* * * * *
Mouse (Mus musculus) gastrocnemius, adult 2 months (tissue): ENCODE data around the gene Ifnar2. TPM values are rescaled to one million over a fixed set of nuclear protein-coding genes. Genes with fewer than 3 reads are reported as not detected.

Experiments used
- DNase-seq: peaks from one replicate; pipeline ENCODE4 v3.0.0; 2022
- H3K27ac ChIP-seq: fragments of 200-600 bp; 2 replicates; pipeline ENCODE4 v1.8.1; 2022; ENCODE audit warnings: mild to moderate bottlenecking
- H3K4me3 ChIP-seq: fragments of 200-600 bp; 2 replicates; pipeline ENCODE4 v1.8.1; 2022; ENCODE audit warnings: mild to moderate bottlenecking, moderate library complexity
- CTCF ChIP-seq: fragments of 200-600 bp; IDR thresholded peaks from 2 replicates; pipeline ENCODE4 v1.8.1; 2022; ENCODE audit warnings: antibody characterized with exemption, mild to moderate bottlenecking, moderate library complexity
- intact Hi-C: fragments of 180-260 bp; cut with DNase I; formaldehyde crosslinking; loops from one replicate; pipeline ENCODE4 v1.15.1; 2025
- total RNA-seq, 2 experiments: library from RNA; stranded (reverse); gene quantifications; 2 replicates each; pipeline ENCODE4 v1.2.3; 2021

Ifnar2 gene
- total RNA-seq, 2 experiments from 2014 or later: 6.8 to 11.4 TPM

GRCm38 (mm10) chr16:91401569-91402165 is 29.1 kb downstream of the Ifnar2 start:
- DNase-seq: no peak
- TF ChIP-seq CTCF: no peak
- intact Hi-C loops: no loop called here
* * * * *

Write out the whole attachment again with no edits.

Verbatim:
Mouse (Mus musculus) gastrocnemius, adult 2 months (tissue): ENCODE data around the gene Ifnar2. TPM values are rescaled to one million over a fixed set of nuclear protein-coding genes. Genes with fewer than 3 reads are reported as not detected.

Experiments used
- DNase-seq: peaks from one replicate; pipeline ENCODE4 v3.0.0; 2022
- H3K27ac ChIP-seq: fragments of 200-600 bp; 2 replicates; pipeline ENCODE4 v1.8.1; 2022; ENCODE audit warnings: mild to moderate bottlenecking
- H3K4me3 ChIP-seq: fragments of 200-600 bp; 2 replicates; pipeline ENCODE4 v1.8.1; 2022; ENCODE audit warnings: mild to moderate bottlenecking, moderate library complexity
- CTCF ChIP-seq: fragments of 200-600 bp; IDR thresholded peaks from 2 replicates; pipeline ENCODE4 v1.8.1; 2022; ENCODE audit warnings: antibody characterized with exemption, mild to moderate bottlenecking, moderate library complexity
- intact Hi-C: fragments of 180-260 bp; cut with DNase I; formaldehyde crosslinking; loops from one replicate; pipeline ENCODE4 v1.15.1; 2025
- total RNA-seq, 2 experiments: library from RNA; stranded (reverse); gene quantifications; 2 replicates each; pipeline ENCODE4 v1.2.3; 2021

Ifnar2 gene
- total RNA-seq, 2 experiments from 2014 or later: 6.8 to 11.4 TPM

GRCm38 (mm10) chr16:91401569-91402165 is 29.1 kb downstream of the Ifnar2 start:
- DNase-seq: no peak
- TF ChIP-seq CTCF: no peak
- intact Hi-C loops: no loop called here